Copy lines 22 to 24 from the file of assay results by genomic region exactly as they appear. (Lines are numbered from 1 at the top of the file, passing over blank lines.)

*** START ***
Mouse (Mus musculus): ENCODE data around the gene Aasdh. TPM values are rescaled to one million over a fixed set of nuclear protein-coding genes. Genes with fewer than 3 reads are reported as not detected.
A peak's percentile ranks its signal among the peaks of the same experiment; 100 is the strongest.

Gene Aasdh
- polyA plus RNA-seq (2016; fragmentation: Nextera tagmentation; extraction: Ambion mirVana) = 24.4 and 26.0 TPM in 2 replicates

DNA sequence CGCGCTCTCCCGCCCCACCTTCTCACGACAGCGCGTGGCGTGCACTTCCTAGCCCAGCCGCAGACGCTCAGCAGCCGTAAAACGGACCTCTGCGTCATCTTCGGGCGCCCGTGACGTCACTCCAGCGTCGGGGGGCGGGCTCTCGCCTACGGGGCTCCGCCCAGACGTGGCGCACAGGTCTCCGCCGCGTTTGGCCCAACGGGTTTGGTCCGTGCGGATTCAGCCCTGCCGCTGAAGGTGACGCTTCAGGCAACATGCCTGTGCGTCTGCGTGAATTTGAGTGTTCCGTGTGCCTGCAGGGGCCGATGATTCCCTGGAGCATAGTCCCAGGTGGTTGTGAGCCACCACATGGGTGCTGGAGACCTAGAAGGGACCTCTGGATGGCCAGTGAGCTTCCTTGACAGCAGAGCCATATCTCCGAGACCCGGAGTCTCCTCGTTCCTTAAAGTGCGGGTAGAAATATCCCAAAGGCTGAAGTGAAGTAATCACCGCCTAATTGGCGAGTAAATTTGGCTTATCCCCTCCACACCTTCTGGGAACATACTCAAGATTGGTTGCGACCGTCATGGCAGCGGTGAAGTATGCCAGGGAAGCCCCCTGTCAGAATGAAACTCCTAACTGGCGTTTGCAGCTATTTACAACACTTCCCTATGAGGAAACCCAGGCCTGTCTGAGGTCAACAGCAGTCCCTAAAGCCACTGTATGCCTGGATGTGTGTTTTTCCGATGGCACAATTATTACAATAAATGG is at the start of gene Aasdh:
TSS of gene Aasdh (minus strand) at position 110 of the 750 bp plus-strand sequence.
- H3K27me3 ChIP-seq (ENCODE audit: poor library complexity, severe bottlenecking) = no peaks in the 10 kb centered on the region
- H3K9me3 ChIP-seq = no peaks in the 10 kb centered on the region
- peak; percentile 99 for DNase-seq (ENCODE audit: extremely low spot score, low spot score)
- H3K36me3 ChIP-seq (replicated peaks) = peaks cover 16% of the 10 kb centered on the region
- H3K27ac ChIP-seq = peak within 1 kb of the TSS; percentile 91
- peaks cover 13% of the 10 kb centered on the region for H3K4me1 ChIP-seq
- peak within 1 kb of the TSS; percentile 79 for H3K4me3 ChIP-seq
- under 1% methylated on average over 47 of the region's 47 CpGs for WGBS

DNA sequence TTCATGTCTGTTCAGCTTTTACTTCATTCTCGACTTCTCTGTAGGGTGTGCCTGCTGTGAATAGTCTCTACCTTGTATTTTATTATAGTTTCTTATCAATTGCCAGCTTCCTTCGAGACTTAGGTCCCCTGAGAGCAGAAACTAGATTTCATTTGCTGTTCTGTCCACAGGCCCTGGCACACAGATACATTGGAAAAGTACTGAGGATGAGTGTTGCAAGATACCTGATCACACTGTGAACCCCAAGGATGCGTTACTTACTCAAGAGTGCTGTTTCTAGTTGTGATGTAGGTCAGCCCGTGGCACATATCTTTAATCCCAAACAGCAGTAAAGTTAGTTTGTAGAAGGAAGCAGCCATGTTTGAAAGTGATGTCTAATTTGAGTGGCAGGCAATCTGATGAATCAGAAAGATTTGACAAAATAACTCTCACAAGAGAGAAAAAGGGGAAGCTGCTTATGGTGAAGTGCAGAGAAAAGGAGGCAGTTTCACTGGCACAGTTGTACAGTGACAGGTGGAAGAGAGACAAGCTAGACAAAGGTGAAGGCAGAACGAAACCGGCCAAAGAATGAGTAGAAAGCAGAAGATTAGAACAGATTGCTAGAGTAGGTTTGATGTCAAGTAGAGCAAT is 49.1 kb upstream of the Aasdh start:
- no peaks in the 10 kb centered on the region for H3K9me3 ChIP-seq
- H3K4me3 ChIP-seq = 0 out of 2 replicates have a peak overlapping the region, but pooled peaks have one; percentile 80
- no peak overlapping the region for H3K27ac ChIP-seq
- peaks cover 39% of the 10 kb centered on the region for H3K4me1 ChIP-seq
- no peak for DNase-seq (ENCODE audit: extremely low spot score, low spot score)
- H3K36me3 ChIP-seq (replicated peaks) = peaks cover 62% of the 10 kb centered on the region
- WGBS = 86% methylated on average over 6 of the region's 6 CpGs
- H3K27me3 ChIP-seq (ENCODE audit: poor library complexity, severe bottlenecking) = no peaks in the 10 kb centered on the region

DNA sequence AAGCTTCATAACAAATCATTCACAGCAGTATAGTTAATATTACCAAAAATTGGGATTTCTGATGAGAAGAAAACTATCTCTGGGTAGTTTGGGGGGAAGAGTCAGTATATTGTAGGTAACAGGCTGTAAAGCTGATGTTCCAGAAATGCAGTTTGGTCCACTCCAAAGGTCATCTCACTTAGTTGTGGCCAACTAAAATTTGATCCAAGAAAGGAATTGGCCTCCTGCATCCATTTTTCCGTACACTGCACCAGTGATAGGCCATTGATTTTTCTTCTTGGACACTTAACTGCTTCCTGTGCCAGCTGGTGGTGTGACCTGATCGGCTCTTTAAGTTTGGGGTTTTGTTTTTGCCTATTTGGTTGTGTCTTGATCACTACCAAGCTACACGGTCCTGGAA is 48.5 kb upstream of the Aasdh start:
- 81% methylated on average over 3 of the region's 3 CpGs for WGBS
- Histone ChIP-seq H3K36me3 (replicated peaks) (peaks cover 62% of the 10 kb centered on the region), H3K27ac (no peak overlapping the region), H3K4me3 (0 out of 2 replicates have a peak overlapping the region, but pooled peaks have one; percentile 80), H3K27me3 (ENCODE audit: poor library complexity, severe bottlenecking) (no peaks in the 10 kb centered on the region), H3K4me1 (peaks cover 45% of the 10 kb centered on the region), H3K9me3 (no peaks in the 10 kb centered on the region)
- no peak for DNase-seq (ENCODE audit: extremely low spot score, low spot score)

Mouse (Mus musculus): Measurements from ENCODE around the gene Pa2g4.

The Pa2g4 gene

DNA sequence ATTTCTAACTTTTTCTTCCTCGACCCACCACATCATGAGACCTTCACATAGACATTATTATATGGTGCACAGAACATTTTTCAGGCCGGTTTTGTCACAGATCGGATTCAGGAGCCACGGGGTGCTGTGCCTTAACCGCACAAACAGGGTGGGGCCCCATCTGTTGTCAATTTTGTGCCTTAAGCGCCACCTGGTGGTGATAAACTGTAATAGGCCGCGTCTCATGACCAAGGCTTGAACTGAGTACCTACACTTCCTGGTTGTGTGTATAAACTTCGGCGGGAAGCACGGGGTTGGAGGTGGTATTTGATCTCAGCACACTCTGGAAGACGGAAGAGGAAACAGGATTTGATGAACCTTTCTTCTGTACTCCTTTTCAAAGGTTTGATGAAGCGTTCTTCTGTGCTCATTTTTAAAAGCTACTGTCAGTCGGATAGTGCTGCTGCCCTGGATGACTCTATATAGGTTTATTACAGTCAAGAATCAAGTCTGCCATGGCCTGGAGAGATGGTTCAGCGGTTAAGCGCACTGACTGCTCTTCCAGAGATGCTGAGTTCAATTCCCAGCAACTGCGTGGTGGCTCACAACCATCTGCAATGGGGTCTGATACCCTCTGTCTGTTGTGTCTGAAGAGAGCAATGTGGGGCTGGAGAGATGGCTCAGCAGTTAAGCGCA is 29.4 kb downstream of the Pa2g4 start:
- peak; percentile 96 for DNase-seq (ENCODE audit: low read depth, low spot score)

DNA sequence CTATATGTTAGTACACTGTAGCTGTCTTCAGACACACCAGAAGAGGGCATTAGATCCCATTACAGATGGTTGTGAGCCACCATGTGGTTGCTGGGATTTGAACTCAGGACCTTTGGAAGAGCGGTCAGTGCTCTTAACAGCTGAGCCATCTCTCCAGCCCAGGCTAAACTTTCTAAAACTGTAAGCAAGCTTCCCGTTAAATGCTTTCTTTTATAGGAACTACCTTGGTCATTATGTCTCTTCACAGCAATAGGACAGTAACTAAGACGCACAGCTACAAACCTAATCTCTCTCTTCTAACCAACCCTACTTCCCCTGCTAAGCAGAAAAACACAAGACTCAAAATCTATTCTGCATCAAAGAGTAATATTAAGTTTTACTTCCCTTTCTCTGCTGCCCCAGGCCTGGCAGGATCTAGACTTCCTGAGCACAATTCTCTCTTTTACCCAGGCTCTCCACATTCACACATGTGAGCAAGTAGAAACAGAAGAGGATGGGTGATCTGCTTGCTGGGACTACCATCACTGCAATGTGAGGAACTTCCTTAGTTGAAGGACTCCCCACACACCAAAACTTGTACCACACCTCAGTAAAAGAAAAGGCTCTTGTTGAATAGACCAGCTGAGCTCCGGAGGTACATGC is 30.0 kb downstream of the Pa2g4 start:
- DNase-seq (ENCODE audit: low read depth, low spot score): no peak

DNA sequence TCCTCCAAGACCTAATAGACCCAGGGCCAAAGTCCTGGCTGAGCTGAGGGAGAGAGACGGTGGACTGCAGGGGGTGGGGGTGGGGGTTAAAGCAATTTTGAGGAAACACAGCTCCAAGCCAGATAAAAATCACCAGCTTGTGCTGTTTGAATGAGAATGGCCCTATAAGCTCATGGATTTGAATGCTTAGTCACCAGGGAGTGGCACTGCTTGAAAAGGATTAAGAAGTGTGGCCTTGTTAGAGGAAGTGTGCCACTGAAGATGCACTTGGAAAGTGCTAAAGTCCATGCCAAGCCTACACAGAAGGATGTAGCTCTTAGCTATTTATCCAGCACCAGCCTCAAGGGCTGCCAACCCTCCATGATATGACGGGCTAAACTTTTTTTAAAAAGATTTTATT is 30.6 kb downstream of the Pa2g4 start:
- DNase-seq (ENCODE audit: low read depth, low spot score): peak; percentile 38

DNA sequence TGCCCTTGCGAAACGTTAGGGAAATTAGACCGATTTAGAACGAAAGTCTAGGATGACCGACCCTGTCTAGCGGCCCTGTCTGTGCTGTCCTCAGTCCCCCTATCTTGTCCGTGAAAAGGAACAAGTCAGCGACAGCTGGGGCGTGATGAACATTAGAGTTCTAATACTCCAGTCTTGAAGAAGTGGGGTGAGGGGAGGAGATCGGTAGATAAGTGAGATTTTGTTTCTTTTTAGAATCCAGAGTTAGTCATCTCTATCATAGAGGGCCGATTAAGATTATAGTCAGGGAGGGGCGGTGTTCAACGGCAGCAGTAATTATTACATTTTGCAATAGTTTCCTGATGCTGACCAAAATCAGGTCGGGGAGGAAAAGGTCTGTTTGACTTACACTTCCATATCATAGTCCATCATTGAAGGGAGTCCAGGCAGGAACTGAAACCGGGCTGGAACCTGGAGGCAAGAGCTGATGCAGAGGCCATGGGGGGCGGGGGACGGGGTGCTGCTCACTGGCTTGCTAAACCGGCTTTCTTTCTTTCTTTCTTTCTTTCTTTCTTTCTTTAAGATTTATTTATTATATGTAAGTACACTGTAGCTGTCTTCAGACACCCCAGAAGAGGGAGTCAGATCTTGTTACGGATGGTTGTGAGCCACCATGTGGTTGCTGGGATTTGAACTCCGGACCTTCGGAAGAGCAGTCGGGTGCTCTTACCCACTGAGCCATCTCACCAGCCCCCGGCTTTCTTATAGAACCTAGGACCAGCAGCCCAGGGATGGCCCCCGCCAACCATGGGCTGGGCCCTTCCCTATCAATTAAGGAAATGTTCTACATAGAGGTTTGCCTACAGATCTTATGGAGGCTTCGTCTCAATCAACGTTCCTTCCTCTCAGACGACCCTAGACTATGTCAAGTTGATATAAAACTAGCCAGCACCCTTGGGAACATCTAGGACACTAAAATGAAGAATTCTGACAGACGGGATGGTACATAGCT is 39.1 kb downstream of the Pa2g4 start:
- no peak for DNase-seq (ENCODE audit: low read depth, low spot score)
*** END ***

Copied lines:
- WGBS = 86% methylated on average over 6 of the region's 6 CpGs
- H3K27me3 ChIP-seq (ENCODE audit: poor library complexity, severe bottlenecking) = no peaks in the 10 kb centered on the region

DNA sequence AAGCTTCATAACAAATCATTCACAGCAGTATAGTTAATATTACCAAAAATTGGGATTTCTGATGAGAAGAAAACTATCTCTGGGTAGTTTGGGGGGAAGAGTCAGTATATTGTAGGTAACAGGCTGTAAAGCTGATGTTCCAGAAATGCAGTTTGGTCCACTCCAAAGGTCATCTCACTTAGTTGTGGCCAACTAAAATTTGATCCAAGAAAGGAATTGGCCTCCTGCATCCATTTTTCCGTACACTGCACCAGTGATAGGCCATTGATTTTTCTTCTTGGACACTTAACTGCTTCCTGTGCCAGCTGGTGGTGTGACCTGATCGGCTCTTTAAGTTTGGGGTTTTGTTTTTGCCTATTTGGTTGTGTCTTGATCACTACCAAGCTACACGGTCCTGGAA is 48.5 kb upstream of the Aasdh start: